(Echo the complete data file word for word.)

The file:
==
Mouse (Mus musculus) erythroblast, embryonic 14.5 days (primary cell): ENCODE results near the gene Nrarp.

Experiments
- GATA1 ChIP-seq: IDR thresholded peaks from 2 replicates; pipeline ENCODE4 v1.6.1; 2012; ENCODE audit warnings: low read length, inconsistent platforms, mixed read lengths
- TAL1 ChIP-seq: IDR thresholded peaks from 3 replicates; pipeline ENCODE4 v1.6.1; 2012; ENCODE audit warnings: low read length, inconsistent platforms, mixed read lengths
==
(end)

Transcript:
Mouse (Mus musculus) erythroblast, embryonic 14.5 days (primary cell): ENCODE results near the gene Nrarp.

Experiments
- GATA1 ChIP-seq: IDR thresholded peaks from 2 replicates; pipeline ENCODE4 v1.6.1; 2012; ENCODE audit warnings: low read length, inconsistent platforms, mixed read lengths
- TAL1 ChIP-seq: IDR thresholded peaks from 3 replicates; pipeline ENCODE4 v1.6.1; 2012; ENCODE audit warnings: low read length, inconsistent platforms, mixed read lengths